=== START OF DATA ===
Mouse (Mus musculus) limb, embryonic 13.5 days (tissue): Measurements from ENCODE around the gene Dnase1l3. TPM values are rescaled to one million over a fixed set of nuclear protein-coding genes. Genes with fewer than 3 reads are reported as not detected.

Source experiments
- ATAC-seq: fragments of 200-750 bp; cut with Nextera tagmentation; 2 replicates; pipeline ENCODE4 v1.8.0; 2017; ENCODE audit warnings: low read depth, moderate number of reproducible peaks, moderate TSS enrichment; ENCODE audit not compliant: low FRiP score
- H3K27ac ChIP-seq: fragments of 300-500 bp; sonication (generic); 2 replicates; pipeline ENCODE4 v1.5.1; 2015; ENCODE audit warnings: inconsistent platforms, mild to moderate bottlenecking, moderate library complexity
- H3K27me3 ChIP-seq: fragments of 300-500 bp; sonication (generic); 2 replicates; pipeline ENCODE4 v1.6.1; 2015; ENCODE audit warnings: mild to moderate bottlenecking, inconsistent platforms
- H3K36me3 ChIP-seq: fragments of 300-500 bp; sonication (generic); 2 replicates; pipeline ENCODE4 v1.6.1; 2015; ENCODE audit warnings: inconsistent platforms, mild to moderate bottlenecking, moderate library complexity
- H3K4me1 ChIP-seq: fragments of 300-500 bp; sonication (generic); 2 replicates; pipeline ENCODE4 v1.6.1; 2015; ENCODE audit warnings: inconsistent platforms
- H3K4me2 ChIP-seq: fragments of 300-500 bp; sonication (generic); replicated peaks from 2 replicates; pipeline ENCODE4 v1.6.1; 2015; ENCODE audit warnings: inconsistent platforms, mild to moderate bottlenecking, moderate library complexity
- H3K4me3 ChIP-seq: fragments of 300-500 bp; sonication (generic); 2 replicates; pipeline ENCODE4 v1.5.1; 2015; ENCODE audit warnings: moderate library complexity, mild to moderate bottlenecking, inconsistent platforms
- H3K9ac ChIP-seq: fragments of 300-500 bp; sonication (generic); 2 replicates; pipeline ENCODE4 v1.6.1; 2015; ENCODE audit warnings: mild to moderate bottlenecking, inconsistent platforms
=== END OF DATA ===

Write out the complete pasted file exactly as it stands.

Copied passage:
Mouse (Mus musculus) limb, embryonic 13.5 days (tissue): Measurements from ENCODE around the gene Dnase1l3. TPM values are rescaled to one million over a fixed set of nuclear protein-coding genes. Genes with fewer than 3 reads are reported as not detected.

Source experiments
- ATAC-seq: fragments of 200-750 bp; cut with Nextera tagmentation; 2 replicates; pipeline ENCODE4 v1.8.0; 2017; ENCODE audit warnings: low read depth, moderate number of reproducible peaks, moderate TSS enrichment; ENCODE audit not compliant: low FRiP score
- H3K27ac ChIP-seq: fragments of 300-500 bp; sonication (generic); 2 replicates; pipeline ENCODE4 v1.5.1; 2015; ENCODE audit warnings: inconsistent platforms, mild to moderate bottlenecking, moderate library complexity
- H3K27me3 ChIP-seq: fragments of 300-500 bp; sonication (generic); 2 replicates; pipeline ENCODE4 v1.6.1; 2015; ENCODE audit warnings: mild to moderate bottlenecking, inconsistent platforms
- H3K36me3 ChIP-seq: fragments of 300-500 bp; sonication (generic); 2 replicates; pipeline ENCODE4 v1.6.1; 2015; ENCODE audit warnings: inconsistent platforms, mild to moderate bottlenecking, moderate library complexity
- H3K4me1 ChIP-seq: fragments of 300-500 bp; sonication (generic); 2 replicates; pipeline ENCODE4 v1.6.1; 2015; ENCODE audit warnings: inconsistent platforms
- H3K4me2 ChIP-seq: fragments of 300-500 bp; sonication (generic); replicated peaks from 2 replicates; pipeline ENCODE4 v1.6.1; 2015; ENCODE audit warnings: inconsistent platforms, mild to moderate bottlenecking, moderate library complexity
- H3K4me3 ChIP-seq: fragments of 300-500 bp; sonication (generic); 2 replicates; pipeline ENCODE4 v1.5.1; 2015; ENCODE audit warnings: moderate library complexity, mild to moderate bottlenecking, inconsistent platforms
- H3K9ac ChIP-seq: fragments of 300-500 bp; sonication (generic); 2 replicates; pipeline ENCODE4 v1.6.1; 2015; ENCODE audit warnings: mild to moderate bottlenecking, inconsistent platforms